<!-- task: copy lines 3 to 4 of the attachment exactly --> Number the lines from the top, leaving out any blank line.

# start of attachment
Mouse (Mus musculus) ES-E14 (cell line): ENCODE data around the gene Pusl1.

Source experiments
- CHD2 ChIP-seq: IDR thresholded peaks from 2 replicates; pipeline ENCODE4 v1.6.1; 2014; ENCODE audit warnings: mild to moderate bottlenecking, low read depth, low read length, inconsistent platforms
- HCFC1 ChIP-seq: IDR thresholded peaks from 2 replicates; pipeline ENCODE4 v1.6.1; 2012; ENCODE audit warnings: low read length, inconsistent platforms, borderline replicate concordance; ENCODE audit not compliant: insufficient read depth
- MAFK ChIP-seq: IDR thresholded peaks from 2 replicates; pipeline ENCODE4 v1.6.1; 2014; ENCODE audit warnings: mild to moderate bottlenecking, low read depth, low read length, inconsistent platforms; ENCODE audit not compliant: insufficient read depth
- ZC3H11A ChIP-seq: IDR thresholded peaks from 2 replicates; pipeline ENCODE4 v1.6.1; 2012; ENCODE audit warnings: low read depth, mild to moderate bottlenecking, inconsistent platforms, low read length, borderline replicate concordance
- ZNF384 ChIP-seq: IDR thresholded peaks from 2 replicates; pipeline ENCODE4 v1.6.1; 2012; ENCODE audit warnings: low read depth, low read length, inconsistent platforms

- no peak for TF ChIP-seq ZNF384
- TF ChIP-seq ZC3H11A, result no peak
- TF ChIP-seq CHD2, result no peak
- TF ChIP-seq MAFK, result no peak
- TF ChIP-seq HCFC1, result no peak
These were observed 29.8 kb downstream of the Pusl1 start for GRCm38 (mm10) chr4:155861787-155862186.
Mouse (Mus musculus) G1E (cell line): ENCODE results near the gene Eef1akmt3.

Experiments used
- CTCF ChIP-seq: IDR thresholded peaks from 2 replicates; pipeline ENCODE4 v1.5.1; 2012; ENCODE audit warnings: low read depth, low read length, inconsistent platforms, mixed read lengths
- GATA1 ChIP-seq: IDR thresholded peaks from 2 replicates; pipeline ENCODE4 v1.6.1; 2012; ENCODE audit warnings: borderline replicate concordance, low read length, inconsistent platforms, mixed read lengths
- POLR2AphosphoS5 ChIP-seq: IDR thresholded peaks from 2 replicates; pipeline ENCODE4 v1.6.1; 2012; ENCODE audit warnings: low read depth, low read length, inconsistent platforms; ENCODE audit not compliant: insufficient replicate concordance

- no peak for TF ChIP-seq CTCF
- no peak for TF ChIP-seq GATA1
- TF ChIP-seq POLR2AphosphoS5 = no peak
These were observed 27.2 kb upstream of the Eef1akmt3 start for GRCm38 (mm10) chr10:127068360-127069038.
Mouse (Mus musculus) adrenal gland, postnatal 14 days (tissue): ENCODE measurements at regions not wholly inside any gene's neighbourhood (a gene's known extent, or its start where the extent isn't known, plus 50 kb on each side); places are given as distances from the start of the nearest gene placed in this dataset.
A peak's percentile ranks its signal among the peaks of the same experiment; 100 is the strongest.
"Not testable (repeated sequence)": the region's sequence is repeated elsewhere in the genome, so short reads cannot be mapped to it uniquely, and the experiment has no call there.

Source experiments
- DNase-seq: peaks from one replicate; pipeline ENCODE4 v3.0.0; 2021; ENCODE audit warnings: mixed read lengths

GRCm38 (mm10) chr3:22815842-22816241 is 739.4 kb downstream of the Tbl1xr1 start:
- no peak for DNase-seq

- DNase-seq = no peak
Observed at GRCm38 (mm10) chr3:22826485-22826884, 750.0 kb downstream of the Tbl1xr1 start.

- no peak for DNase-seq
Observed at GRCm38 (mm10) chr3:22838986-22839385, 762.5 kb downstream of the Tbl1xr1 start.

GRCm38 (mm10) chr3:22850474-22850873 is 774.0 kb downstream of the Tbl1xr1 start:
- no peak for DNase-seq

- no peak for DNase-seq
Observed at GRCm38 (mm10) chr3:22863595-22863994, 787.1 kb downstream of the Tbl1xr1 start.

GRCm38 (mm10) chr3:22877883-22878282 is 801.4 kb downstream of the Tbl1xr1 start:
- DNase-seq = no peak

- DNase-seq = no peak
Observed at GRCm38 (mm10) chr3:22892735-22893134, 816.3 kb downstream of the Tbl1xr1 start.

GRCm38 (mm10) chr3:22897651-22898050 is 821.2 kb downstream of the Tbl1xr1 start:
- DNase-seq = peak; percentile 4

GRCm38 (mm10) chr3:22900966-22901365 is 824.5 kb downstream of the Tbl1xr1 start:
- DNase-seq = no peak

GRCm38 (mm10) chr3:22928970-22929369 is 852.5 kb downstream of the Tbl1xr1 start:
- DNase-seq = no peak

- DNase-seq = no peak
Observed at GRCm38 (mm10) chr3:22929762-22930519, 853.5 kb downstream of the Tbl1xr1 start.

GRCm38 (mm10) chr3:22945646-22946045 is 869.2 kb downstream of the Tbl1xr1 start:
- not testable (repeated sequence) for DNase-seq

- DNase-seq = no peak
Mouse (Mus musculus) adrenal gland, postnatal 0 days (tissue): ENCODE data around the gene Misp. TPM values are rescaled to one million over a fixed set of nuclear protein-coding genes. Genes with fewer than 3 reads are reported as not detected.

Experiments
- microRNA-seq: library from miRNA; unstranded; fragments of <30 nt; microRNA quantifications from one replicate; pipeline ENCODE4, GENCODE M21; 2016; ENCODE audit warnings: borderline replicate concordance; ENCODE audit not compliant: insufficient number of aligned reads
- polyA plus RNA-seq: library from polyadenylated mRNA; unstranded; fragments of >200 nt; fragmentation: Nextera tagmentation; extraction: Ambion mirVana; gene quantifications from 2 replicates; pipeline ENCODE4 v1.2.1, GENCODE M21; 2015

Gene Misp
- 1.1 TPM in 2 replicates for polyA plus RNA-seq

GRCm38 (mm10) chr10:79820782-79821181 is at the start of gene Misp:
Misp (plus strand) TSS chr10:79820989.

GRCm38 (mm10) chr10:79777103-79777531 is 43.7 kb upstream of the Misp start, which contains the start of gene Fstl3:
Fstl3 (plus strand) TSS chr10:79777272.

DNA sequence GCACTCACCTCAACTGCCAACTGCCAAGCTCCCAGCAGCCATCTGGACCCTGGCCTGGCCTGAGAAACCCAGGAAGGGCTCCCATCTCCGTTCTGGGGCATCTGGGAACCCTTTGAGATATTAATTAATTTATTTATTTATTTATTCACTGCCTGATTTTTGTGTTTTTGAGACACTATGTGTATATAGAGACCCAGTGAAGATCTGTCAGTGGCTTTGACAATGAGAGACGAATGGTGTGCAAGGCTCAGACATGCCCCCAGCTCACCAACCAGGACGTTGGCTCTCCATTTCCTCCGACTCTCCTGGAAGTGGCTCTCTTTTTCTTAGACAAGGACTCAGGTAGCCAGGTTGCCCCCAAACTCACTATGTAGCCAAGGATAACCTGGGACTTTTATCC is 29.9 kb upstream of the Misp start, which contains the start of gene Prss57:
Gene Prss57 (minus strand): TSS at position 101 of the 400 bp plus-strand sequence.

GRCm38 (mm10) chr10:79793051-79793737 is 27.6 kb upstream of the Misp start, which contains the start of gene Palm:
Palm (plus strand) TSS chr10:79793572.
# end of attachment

- CHD2 ChIP-seq: IDR thresholded peaks from 2 replicates; pipeline ENCODE4 v1.6.1; 2014; ENCODE audit warnings: mild to moderate bottlenecking, low read depth, low read length, inconsistent platforms
- HCFC1 ChIP-seq: IDR thresholded peaks from 2 replicates; pipeline ENCODE4 v1.6.1; 2012; ENCODE audit warnings: low read length, inconsistent platforms, borderline replicate concordance; ENCODE audit not compliant: insufficient read depth